Li* knows it can be hard for people with happy and stable lives to relate to her situation. She knows women with “nice boyfriends” and “nice families” might struggle to imagine how hard it has been for her to see a doctor.

Li is in her twenties and fled to the UK in 2012, because she faced persecution at home in China for being a Christian. She paid a trafficker to get her out of China but when she arrived in the UK she spent over a year locked in a house and forced to work for her traffickers, who ran a business producing illegal DVDs. She was later freed and moved in with a boyfriend.

When Li came to our clinic in London last summer, she was almost five months pregnant but hadn’t seen a doctor at all. Li had had to move out of her boyfriend’s home after they split up and was staying with different friends every couple of months. As a result, she’d been wrongly turned away from her local GP surgery because she couldn’t provide paperwork to prove her address.

“My situation was pretty terrible - it was stressful to keep moving while pregnant,” says Li. “All the surgeries would ask for ID and proof of address. Some of the staff didn’t have the patience to listen to me.”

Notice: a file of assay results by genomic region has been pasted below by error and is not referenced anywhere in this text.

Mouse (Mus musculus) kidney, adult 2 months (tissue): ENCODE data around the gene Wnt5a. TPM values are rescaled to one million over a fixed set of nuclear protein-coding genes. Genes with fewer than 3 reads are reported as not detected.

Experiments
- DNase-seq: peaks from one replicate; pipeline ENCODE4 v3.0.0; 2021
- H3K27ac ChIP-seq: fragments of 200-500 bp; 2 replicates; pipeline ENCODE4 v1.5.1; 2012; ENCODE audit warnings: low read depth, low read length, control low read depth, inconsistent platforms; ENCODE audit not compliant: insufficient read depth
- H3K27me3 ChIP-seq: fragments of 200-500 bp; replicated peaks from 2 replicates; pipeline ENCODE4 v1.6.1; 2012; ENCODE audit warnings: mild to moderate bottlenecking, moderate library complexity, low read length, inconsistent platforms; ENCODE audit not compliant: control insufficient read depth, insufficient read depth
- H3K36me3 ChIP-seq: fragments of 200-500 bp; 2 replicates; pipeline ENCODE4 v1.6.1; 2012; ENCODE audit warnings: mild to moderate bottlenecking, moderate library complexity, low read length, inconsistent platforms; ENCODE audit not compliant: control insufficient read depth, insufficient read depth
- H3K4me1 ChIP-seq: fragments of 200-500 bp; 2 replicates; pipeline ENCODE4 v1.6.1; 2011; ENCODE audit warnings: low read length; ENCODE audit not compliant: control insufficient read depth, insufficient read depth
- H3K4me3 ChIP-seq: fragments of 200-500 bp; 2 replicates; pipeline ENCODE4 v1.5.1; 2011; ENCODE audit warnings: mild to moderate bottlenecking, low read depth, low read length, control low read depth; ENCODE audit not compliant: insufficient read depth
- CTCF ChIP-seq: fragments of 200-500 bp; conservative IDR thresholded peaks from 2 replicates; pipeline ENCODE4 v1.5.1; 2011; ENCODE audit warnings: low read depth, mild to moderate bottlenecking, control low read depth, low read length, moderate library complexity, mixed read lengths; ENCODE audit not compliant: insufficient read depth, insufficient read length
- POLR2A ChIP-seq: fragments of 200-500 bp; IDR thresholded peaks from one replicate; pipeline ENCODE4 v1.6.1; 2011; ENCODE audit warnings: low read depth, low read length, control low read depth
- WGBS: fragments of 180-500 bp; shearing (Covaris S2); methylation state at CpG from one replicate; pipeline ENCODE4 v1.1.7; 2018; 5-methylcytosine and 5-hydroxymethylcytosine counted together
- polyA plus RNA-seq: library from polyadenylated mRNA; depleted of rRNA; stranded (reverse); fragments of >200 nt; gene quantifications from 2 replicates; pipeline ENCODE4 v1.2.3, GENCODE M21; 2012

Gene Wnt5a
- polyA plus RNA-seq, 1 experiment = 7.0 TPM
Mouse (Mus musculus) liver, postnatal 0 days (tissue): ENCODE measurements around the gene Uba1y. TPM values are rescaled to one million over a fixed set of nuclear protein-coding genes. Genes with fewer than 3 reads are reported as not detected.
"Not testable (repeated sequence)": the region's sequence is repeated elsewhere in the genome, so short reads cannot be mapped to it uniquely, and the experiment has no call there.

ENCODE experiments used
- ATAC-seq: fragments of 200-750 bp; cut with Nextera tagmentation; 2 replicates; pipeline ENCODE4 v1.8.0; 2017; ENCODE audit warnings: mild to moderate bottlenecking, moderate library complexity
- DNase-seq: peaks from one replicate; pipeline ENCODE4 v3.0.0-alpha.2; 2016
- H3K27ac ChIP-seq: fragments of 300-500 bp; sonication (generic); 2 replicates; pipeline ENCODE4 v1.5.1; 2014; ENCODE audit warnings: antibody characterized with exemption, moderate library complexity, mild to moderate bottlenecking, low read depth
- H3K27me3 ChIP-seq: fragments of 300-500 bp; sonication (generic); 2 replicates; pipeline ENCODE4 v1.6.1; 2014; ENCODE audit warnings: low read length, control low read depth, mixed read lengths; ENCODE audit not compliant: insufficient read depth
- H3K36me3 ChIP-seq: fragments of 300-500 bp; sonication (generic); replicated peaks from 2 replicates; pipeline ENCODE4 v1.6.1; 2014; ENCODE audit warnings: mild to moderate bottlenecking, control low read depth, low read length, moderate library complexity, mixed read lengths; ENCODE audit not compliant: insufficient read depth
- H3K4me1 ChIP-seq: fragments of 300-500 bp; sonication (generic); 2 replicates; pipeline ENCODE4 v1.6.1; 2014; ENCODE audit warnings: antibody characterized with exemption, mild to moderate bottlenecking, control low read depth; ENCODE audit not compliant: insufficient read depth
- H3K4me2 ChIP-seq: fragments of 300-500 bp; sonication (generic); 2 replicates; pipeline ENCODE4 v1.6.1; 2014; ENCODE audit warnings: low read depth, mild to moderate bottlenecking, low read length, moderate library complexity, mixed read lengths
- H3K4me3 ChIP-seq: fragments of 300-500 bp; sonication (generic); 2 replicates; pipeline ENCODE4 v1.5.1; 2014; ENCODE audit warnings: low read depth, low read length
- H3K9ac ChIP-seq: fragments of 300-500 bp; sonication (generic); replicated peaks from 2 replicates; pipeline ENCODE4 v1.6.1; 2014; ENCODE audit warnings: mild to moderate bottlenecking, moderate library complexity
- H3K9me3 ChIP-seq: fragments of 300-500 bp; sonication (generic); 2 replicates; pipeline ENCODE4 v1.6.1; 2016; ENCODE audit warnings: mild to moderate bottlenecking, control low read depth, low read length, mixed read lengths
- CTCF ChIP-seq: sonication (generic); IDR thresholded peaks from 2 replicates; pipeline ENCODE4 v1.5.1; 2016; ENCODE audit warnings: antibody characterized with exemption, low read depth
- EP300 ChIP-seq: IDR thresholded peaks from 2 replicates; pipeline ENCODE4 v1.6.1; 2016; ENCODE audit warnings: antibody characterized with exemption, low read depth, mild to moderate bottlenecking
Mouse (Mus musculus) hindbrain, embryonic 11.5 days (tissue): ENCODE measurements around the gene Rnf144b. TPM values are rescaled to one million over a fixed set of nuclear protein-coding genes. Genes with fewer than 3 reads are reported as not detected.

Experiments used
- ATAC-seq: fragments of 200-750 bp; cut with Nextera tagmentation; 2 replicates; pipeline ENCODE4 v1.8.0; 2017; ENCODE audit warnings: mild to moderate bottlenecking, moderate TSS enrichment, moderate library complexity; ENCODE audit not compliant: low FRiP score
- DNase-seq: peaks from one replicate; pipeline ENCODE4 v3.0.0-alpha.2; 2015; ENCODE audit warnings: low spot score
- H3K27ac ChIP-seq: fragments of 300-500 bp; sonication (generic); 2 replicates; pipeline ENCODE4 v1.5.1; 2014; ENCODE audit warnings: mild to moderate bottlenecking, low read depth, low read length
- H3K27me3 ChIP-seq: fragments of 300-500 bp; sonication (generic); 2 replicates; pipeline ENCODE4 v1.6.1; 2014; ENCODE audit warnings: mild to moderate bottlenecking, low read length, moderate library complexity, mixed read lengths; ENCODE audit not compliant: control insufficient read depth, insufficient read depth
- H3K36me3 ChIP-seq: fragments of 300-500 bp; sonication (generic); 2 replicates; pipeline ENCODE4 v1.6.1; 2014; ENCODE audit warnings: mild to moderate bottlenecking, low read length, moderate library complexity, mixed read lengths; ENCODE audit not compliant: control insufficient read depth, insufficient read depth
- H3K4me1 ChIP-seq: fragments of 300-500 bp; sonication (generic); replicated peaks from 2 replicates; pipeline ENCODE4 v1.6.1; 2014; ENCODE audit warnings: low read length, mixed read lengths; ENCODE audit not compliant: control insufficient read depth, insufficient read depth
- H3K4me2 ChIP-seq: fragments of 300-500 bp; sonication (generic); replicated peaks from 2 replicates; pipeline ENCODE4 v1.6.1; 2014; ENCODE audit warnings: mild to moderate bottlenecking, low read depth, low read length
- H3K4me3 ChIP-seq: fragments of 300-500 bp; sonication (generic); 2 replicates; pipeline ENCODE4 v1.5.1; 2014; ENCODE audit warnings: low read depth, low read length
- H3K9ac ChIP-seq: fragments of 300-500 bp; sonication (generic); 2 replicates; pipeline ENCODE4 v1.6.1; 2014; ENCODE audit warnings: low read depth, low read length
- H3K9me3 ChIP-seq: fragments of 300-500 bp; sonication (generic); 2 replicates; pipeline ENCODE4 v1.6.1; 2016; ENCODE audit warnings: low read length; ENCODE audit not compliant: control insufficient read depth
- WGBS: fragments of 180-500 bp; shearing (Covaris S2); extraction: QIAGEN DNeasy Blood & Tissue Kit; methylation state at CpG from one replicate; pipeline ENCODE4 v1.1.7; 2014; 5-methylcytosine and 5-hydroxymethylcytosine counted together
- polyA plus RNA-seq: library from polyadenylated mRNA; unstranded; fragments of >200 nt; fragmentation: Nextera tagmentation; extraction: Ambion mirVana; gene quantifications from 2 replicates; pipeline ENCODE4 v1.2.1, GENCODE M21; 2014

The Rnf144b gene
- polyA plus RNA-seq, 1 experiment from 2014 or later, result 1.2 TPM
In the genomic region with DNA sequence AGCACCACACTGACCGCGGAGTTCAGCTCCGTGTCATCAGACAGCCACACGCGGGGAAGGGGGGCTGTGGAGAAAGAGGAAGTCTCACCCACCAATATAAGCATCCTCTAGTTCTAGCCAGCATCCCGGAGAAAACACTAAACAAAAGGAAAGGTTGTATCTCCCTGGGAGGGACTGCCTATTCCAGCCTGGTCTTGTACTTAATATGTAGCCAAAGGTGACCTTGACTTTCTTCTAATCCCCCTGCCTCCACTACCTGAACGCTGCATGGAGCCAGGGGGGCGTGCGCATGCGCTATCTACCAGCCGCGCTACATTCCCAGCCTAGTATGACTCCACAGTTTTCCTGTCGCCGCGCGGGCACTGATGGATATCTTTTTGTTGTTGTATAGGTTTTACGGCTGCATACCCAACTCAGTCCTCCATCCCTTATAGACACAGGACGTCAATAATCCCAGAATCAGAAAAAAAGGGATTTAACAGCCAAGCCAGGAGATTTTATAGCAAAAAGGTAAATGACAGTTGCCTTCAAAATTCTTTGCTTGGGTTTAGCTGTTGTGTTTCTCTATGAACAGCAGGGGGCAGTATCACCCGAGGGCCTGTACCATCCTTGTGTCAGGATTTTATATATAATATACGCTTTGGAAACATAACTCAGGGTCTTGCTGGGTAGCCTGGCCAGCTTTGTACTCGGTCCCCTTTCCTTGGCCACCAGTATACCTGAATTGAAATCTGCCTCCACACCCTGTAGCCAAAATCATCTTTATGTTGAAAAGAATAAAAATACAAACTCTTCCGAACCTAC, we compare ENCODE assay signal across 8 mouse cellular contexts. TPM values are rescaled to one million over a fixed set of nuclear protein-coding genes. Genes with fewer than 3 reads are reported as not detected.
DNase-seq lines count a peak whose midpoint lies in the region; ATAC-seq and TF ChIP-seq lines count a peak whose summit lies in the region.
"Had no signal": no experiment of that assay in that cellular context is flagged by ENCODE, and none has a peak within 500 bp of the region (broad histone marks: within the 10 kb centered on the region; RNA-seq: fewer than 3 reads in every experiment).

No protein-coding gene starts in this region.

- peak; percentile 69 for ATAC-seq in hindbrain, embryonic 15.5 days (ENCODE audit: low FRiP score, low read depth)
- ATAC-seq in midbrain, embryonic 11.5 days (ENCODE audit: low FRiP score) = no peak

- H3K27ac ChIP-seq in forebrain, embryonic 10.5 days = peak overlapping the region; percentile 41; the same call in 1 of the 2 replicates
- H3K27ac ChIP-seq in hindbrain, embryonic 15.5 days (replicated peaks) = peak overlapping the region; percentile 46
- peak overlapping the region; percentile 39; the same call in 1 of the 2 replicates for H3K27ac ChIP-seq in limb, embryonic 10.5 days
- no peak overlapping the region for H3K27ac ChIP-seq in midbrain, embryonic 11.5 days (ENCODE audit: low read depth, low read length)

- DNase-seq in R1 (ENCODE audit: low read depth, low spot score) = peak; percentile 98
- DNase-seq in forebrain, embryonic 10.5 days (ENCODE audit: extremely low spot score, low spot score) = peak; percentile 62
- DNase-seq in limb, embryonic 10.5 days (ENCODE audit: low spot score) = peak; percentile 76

Everyone in the UK has the right to see a GP for free. No ID, address or immigration documents are needed.

We helped Li register with a GP, explaining her rights to surgery staff and putting in follow-up calls until she was registered. She uses that GP to this day. We also helped Li arrange ante-natal hospital appointments. She gave birth to a healthy son last year (pictured) and she’s found a solicitor to help her apply for asylum.

However, Li was billed just over £5000 for her NHS hospital care before she had even given birth. "When you're a single mum and you see a bill like that, you just panic," she says. She wants to pay the bills but does not have the means to do so.

We’ve put Li in touch with a charity that provides legal advice on such bills, including how to pay in installments. Meanwhile, her solicitor has applied for her to get a place in state-run accommodation for asylum seekers.

“I was having a lot of trouble – but thankfully Doctors of the World gave me a lot of help,” Li says of her experiences over the last year. “I want to say many, many thanks.”

*Name has been changed to protect our patient's identity

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